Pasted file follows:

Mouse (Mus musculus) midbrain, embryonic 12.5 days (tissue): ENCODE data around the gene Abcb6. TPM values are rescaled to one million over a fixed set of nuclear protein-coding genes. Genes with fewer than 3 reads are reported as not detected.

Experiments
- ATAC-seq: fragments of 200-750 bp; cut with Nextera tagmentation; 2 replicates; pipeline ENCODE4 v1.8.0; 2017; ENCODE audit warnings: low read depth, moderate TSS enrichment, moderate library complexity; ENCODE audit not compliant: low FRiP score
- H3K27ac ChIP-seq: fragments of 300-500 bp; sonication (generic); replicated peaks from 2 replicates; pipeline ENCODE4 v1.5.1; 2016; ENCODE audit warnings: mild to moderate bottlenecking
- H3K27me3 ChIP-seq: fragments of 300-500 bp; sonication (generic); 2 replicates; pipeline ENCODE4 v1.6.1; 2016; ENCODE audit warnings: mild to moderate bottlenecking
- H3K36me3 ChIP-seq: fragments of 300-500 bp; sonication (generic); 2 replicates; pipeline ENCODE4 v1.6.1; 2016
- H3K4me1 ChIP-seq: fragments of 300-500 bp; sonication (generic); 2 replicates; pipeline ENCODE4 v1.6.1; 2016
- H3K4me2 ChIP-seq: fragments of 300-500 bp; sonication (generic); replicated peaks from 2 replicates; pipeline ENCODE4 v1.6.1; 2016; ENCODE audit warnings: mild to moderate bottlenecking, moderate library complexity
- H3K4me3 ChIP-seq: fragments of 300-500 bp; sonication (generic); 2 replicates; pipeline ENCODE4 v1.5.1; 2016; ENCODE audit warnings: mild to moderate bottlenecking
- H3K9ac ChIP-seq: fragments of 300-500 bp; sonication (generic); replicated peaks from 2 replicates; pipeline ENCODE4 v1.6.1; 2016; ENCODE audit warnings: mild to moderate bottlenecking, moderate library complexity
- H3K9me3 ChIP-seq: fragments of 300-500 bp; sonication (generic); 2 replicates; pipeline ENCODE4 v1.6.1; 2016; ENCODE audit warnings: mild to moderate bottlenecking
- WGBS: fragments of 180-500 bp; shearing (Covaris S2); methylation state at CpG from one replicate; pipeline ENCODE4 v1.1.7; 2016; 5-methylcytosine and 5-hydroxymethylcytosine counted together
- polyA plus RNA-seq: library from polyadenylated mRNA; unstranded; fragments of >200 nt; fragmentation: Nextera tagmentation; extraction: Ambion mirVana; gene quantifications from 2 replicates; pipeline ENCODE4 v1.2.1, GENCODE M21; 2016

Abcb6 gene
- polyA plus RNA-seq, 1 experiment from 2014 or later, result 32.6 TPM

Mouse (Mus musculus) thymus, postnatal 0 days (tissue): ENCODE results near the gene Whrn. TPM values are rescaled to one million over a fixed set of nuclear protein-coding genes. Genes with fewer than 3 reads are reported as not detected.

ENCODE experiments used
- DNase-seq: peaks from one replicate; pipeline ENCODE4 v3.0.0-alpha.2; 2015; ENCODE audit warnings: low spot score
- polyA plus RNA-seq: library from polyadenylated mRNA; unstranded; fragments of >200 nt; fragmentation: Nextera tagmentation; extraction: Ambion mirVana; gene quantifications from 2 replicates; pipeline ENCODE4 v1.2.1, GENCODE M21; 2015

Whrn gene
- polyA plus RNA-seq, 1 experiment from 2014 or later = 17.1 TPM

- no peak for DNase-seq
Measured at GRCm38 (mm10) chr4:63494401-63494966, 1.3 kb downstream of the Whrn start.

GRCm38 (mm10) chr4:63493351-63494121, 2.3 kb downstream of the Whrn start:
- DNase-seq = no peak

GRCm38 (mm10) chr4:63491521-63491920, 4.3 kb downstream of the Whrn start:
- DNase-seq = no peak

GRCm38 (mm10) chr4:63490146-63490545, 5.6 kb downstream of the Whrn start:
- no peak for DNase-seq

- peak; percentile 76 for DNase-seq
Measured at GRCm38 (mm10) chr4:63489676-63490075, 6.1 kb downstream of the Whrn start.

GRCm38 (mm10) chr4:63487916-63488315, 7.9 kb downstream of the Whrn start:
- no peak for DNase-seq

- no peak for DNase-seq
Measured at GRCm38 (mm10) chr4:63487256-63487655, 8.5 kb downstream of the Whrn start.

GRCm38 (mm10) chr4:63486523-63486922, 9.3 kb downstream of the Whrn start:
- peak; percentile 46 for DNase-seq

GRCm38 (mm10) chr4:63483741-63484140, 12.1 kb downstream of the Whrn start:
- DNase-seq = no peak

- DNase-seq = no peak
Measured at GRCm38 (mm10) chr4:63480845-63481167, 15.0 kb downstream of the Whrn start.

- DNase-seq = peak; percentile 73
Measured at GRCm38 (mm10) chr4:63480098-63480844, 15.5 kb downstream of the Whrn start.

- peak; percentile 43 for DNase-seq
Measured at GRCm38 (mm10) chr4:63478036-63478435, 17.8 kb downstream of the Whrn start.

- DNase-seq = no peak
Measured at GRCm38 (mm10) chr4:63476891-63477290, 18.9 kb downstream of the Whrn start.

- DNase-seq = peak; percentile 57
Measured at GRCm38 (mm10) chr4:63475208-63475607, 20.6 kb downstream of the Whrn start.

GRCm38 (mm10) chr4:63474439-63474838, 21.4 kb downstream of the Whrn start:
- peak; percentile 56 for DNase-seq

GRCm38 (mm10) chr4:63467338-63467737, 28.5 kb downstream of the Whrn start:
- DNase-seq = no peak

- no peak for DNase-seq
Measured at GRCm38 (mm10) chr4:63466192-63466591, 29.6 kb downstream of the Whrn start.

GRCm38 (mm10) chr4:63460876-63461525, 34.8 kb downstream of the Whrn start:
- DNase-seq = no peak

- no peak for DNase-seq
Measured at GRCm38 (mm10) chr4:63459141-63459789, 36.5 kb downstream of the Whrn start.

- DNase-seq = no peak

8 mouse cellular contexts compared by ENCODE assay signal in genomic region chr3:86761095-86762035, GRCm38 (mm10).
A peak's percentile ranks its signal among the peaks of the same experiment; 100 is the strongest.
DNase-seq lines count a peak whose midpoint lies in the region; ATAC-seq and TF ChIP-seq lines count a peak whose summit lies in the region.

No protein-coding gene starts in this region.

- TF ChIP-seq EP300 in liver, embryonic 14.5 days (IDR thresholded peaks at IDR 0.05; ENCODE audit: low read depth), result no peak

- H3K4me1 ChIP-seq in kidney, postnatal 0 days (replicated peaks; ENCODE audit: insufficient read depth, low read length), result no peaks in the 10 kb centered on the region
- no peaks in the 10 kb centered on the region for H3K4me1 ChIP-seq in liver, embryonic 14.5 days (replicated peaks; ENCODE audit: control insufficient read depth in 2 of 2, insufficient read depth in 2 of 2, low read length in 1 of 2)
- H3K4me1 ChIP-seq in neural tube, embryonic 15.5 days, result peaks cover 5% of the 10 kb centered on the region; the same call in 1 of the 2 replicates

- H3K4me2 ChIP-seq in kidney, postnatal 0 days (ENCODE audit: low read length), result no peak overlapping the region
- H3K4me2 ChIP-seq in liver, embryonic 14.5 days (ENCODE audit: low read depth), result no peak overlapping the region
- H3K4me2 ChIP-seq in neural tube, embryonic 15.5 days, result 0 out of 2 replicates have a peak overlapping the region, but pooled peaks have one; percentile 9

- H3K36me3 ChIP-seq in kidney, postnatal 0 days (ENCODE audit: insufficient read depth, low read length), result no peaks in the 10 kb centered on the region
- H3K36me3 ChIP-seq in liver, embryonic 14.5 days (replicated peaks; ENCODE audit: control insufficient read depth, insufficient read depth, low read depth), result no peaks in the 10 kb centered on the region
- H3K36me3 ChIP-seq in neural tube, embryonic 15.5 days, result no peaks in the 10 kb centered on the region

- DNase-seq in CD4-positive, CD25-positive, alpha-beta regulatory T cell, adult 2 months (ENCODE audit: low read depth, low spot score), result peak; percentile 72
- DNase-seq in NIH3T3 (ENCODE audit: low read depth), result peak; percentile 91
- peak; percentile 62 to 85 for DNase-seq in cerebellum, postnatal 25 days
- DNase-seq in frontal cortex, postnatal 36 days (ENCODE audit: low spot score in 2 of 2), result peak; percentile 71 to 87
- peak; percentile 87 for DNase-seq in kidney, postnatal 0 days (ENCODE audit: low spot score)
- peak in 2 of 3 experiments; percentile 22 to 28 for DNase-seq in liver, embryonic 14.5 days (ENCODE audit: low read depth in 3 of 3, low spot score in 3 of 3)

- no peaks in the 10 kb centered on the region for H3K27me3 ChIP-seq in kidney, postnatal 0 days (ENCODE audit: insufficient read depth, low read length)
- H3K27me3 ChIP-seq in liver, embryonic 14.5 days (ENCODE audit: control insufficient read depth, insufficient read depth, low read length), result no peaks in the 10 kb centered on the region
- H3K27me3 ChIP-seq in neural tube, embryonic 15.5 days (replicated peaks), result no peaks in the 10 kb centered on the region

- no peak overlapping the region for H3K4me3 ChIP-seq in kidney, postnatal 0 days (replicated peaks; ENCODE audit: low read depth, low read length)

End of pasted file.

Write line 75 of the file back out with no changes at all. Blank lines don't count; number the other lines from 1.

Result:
- DNase-seq in CD4-positive, CD25-positive, alpha-beta regulatory T cell, adult 2 months (ENCODE audit: low read depth, low spot score), result peak; percentile 72